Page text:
They said that the King's government had, "erected a multitude of new offices, and sent hither swarms of officers to harass our people, and eat out their substance." It had, "called together legislative bodies at places unusual, uncomfortable, and distant. . .for the sole purpose of fatiguing them into compliance with the King's measures." It had, "refused assent to laws, the most wholesome and necessary to the public good." It had, "imposed taxes without consent. . . taking away our charters, abolishing our most valuable laws, and altering fundamentally the forms of our government." And it had, "plundered our seas, ravaged our coasts, destroyed the lives of our people. . .and excited domestic insurrections amongst us."

The Founders believed that no one in America could be absolutely secure under the king, because absoluteness had been thrown out of the constitutional vocabulary. Because certain rights had been abrogated for at least some citizens by a smothering, dominating political behemoth, all of the liberties of all the citizens were at risk because suddenly arbitrariness, relativism, and randomness had entered into the legal equation. The checks against petty partiality and blatant bias had been virtually disabled.

Thus, they acted boldly to "form a more perfect union." They launched a sublime experiment in liberty never before surpassed, never again matched.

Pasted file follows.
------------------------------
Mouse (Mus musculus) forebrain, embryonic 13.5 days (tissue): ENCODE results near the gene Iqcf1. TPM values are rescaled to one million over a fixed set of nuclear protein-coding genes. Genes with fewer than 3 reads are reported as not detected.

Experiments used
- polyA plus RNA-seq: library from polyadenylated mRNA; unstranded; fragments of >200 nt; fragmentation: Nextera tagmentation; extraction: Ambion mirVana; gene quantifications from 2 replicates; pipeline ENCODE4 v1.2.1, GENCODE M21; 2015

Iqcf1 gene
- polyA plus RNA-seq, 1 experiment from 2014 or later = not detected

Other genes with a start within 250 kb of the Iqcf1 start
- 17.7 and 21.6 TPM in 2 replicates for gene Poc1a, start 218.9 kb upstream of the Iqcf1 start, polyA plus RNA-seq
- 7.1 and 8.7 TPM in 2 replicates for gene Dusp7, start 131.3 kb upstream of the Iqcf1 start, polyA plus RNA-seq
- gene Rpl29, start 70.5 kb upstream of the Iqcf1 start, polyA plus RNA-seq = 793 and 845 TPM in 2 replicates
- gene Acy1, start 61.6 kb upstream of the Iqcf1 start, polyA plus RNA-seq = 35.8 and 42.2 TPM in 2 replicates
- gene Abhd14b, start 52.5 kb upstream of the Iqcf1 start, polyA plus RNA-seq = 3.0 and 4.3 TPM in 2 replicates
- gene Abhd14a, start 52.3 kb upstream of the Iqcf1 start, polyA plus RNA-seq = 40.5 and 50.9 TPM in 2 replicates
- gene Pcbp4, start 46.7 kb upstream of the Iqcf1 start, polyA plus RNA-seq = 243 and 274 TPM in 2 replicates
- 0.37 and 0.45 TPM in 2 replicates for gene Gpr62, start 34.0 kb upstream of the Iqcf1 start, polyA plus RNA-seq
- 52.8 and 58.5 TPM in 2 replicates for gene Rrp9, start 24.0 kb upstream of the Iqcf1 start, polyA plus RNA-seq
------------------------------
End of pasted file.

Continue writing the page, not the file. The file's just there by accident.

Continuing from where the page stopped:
Sadly, not even in our own time. As P.J. O'Rourke has asserted, “There are twenty-seven specific complaints against the British Crown set forth in the Declaration of Independence. To modern ears they still sound reasonable. They still sound reasonable in large part, because so many of them can be leveled against the present federal government of the United States.”

Saturday, June 25

The World, the Flesh, and the Devil

Grappling with the dangers of the world, the flesh, and the devil has always been a prominent aspect of Christian thinking and living:

In his helpful Golden Booklet of the Christian Life, John Calvin asserts, "Nothing is more difficult than to forsake all carnal thoughts, to subdue and renounce our false appetites, and to devote ourselves to God and our brethren, and to live the life of angels in a world of devils."

Centuries earlier, Peter Abelard wrote in his Expositions that, “There are three things which tempt us, the world, the flesh, and the devil.”

Thomas Aquinas refers to the world, the flesh, and the devil in his Summa Theologica as “the great adversaries of our souls.”

The phrase probably entered popular use in English through the Book of Common Prayer, which utilizes the phrase in its Daily Litany, “From all the deceits of the world, the flesh, and the devil, Good Lord, deliver us.”

But, this triad of dangers is actually first clearly articulated in Christ’s parable of the sower in Matthew 13, Mark 4, and Luke 8. There the Lord provides us with three illustrations of unproductive soil: the seed choked by thorny soil represents the cares of the world; the seed that springs up in rocky soil but then withers represents shallow and carnal believers who live according to the flesh; and the seed that fell on pounded soil, along paths and roadsides, only to be devoured by the birds represents the Devil’s voracious wiles.